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your answer is in your question. Now start implementing those data structures in C++ and verify the running times :)

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Try to think of something you yourself have use for, making something useful is always more motivating and fun. Can be some command line tool to sort music/picture as suggested before.

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How about practicing the ACM programming contest problems...


Tons of exercises- associated with this contest...

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Try with a library for handling MP3 metadata, whose format is called ID3. I once did that, it's fun, and then you use it for organizing and tagging your mp3 files ☺

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Build something you need or want, or if you use gnu/linux or other free software contribute by adding something you like, or just contribute by fixing other peoples bugs. For example you could look at the google summer of code for rejected projects that you could help out working on.

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If you use an open source project try to support them by supplying code, patches, ideas or just translate the documentation. Really cool projects are always open to the public, therefore if you really want to do something on your own share the program/code for free and satisfy your new customers. Participate on SO and other communities and share your gained knowledge (eg. on codeproject). Unfortunately you are already to late for this years google summer of code, but maybe you will have chance next year. Have a nice summer! :)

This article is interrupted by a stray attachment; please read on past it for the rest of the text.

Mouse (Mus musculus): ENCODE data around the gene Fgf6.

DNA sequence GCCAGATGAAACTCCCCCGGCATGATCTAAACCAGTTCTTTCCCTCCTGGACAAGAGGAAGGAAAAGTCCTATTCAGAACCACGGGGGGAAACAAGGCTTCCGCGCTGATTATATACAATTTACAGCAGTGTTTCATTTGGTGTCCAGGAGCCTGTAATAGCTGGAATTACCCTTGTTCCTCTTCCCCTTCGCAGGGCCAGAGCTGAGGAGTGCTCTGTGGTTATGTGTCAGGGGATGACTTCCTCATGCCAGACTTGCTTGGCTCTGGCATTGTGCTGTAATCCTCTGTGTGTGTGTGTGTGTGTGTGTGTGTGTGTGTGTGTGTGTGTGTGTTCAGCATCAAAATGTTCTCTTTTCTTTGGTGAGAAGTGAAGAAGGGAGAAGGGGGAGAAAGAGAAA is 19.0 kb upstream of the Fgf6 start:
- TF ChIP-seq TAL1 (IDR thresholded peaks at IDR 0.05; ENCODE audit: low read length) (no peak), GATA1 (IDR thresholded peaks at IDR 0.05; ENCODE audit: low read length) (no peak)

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if you know PHP and work with Linux, why not give a hand on Wordpress development? There's a lot of Open Source project awaiting help.

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What do you use your computer for? Something to organise your music or pictures perhaps?

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Try to solve every given Problem here:

Python Challenge

A lot of Problems are fun to solve and point you to the next challenge. As a side note..you get to know the strengths and weaknesses of Python. But you can solve the Problems with any other language too. :-)